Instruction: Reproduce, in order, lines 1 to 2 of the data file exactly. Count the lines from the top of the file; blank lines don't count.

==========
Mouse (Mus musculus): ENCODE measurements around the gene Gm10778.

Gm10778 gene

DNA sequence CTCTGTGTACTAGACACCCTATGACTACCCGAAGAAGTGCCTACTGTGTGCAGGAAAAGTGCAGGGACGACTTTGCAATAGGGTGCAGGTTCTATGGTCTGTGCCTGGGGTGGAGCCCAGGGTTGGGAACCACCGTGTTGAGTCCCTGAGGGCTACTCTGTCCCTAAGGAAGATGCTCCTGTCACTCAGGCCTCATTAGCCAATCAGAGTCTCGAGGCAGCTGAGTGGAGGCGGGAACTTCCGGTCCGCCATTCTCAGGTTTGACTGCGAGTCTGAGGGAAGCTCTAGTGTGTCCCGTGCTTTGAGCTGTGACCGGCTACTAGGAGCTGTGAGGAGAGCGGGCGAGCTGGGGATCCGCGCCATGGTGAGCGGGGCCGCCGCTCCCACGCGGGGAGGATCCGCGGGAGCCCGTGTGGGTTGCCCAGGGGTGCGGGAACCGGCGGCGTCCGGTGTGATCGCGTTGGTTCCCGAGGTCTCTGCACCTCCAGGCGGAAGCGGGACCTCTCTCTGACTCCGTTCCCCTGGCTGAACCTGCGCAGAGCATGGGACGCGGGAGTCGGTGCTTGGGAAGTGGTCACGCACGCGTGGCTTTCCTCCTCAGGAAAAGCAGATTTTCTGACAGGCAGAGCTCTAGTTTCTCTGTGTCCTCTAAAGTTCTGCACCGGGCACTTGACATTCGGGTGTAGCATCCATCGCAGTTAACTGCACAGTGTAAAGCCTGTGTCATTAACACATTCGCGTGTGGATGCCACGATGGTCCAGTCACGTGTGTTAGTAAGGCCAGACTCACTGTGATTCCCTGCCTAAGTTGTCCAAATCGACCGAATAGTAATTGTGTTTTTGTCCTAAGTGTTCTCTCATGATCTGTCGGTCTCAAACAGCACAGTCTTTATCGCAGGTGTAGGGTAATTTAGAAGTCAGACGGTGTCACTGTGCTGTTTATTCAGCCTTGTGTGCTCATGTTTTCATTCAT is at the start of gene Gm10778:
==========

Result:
Mouse (Mus musculus): ENCODE measurements around the gene Gm10778.

Gm10778 gene